The poetry of repetition, of a sonorous lyricism, of a melancholic intonation is quite evident here. In his poems, Bernhard achieves a pilgrim mystic, prayer like litany and though Frost is prose, there is evidence of such melancholy here. Some of the passages are beautiful but the beauty is blighted by the sense of a desperate doom, not only clinging to the skins inside but also hanging from the icicles, in the gorges, near the torrents that pervade this resolutely impervious landscape.This poetry is both open and closed to us. The beauty of this poetry is a warning, a disease, a death, a dying.
Frost is a brilliant novel and like all Bernhard fiction, the terror is not just in the reading but in the atmosphere that pervades that terror. One returns to Frost again and again and that is its lasting triumph.
Thursday, October 15, 2009
as your skin will blaze with my touch,
as the fever in your eyes will rise
step by feverish step.
The fast darts of your passion.
The waters of poetry will rise
as I will recite aloud the poems
that you like
and leave the best till the end,
leave it on the tip of my tongue
to leave it on the tip of your tongue.
The waters of poetry will mount
and the fever in your eyes will rage
like an angry beast against the chains
of this beastly fire.
The fires will burn and won't die out.
Night itself will stoke the beast of this poem,
stir the waters of this poem
as the madness of our skins will
unremember the reason of our reserve.
This blaze and fever will restore
the forgotten lyric of our skin and stones.
Wednesday, October 14, 2009
when you came finally,
when you came at last to me.
i had waited days and months
past silences, past hope
and had lost faith in mediums and magic.
and then you came
and rain fell, as you walked out of the crowd
towards me, my eyes wide,
my arms stronger, restored in faith.
i know you are mine now,
as i watch you sit and sleep, as
your voice covers me with its ripples,
as i waste myself from a distance.
but you give me new memories,
and i feel taut and stretched and tired,
since you will leave soon,
leaving me to my sullen hours, my restless repose.
i know the face of the hour when you will leave,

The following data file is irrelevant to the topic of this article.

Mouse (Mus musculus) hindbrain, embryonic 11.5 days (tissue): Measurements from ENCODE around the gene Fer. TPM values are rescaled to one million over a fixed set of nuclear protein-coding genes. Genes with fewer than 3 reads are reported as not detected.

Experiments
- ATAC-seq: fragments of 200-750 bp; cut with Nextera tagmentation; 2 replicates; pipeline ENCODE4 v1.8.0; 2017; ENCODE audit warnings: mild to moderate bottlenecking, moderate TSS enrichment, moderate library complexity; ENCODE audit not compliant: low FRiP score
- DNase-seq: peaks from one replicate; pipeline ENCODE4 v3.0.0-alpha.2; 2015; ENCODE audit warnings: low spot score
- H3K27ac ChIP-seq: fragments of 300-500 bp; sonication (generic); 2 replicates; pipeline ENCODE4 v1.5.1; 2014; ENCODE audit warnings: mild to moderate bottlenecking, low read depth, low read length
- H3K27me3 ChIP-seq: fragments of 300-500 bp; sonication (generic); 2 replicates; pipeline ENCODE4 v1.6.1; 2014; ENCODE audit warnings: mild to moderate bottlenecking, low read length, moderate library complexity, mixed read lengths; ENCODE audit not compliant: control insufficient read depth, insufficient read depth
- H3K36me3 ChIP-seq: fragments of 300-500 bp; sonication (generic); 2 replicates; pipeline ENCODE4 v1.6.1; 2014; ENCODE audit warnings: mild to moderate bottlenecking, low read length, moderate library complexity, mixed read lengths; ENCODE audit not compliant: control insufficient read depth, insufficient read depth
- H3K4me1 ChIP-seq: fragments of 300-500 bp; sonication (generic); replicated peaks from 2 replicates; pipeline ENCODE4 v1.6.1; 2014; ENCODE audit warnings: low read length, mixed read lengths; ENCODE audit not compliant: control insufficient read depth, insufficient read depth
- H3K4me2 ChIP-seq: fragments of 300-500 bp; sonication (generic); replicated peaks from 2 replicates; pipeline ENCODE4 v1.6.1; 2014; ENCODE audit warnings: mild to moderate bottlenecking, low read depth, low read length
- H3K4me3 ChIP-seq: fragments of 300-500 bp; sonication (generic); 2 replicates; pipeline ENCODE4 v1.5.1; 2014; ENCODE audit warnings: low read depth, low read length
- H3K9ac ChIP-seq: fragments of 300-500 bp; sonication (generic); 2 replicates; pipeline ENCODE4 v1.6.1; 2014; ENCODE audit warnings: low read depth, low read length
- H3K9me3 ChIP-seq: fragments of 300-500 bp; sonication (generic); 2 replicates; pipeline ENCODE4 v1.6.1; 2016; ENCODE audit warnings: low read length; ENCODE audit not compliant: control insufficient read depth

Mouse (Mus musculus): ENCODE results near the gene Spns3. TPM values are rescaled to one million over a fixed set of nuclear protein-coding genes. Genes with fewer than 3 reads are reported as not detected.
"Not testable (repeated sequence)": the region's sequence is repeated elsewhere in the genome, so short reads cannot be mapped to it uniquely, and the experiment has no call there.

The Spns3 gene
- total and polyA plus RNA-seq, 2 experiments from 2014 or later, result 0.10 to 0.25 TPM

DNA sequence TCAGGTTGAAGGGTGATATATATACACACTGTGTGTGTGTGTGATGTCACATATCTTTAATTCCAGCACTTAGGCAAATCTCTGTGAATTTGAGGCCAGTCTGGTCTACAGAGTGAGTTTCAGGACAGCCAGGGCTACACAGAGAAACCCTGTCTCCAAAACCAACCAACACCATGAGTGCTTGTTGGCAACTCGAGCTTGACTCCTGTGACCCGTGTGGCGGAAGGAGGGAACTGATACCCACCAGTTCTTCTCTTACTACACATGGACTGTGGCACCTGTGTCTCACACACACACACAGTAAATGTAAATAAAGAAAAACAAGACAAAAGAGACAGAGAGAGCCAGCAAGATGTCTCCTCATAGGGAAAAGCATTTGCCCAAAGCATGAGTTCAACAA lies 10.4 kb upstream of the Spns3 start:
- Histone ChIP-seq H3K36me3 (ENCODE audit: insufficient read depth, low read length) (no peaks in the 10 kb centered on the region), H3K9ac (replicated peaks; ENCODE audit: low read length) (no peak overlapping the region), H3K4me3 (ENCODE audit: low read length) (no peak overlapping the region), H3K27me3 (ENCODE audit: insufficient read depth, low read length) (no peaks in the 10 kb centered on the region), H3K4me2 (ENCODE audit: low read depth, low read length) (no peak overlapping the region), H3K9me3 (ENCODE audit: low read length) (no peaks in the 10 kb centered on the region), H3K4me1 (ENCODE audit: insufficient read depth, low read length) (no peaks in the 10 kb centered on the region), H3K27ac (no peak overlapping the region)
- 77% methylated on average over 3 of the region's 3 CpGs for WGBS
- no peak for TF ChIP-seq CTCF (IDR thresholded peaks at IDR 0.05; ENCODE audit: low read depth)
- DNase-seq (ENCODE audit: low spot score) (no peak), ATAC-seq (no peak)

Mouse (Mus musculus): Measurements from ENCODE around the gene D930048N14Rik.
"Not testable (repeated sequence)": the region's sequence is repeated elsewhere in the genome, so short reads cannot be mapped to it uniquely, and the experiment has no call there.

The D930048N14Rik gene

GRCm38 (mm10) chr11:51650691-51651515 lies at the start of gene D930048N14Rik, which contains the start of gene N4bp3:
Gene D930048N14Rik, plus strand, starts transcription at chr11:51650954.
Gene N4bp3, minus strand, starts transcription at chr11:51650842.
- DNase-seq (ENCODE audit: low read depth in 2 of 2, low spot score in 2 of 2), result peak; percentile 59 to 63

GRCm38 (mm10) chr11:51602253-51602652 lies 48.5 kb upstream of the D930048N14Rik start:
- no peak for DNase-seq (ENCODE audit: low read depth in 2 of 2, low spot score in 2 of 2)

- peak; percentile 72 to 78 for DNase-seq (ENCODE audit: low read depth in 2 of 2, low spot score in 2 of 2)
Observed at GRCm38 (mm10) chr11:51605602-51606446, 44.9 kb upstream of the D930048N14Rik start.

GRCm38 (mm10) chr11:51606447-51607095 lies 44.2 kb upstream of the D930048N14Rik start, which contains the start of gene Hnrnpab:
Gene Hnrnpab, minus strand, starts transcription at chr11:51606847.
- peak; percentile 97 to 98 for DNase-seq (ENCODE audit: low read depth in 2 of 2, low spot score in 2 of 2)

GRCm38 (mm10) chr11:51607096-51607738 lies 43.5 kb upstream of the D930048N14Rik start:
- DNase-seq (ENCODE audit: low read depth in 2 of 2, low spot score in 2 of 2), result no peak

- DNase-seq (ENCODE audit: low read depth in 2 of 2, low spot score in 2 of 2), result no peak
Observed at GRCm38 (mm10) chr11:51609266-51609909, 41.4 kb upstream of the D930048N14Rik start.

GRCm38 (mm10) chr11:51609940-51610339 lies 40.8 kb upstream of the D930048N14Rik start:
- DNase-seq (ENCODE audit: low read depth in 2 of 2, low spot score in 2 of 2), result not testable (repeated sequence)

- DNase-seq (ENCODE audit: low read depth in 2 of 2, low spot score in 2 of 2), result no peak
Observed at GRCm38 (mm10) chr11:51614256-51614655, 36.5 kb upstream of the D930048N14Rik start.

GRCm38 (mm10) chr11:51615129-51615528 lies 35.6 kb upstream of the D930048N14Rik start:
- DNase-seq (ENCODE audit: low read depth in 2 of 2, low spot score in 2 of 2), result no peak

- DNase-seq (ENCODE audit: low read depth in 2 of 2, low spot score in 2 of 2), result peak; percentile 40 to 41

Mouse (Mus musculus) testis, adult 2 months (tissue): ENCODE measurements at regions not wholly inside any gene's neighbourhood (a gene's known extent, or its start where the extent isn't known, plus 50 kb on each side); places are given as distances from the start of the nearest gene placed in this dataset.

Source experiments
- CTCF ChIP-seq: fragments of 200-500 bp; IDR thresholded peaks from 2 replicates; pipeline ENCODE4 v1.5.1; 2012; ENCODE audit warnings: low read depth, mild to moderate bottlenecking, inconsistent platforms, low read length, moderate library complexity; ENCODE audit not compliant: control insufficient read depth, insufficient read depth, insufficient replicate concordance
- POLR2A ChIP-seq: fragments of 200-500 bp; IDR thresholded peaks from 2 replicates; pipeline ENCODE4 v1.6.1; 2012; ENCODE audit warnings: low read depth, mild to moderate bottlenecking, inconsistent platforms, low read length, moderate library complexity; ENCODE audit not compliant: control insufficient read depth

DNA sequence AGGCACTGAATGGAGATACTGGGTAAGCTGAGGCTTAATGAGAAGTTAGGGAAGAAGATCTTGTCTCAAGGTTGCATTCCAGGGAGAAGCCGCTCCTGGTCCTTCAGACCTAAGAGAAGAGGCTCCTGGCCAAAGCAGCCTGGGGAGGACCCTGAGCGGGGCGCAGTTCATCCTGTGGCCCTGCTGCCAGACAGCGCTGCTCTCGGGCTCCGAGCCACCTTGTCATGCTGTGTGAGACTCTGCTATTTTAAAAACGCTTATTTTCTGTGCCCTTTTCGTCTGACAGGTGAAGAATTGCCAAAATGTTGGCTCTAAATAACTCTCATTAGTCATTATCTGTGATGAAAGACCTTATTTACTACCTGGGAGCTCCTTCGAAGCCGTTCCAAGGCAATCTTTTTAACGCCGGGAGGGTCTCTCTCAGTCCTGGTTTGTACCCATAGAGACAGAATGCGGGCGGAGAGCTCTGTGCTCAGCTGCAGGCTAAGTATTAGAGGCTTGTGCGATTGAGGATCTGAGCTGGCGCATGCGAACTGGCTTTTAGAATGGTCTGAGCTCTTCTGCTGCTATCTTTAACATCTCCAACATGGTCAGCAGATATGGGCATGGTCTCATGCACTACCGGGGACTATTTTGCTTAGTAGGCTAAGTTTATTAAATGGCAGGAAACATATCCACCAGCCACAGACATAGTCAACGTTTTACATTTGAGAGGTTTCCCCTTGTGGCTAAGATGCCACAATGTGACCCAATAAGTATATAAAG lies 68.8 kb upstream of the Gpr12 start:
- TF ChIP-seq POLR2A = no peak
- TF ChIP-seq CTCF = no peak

when i will hate mirrors and destiny,
mute with walls and stones and silences.
i wish you had not come at all.
Tuesday, October 13, 2009
Fassbinder : I can for instance. There comes a moment when I can't do anything but say it. I've even got myself to the point where I don't tell myself how dumb it sounds. In the beginning I would say, I love you, but make it ironic. In the meantime I have taught myself not to,and when the moment comes, I simply say it, which doesn't mean that I'm not standing back and watching myself at the same time.But this business of always checking to see if my experiences can be used as material is another question.
I allow my film characters much more leeway than I give myself. For instance, I reached the point much earlier with the characters in my films Where I could give them a chance to express their feelings directly.
from The Anarchy of the Imagination, Fassbinder
Monday, October 12, 2009
For the Fassbinder struck, any addition to the canon is valuable. This may be interviews on DVD or a newly published biography. Wallace Steadman Watson's Understanding Fassbinder: Film as public and private art is one such work. I know it is a mistake but I make it here: I compared this work to Elsaesser's work on Fassbinder which I must admit, I like more. Perhaps, Elsaesser's work has a more in depth sociological perspective into the environment of post war Germany which sets the tone for a lot of his work. There is a more versatile analysis of the movies which is lacking to some extent in this book. That however, should in no way detract from the merits of this book.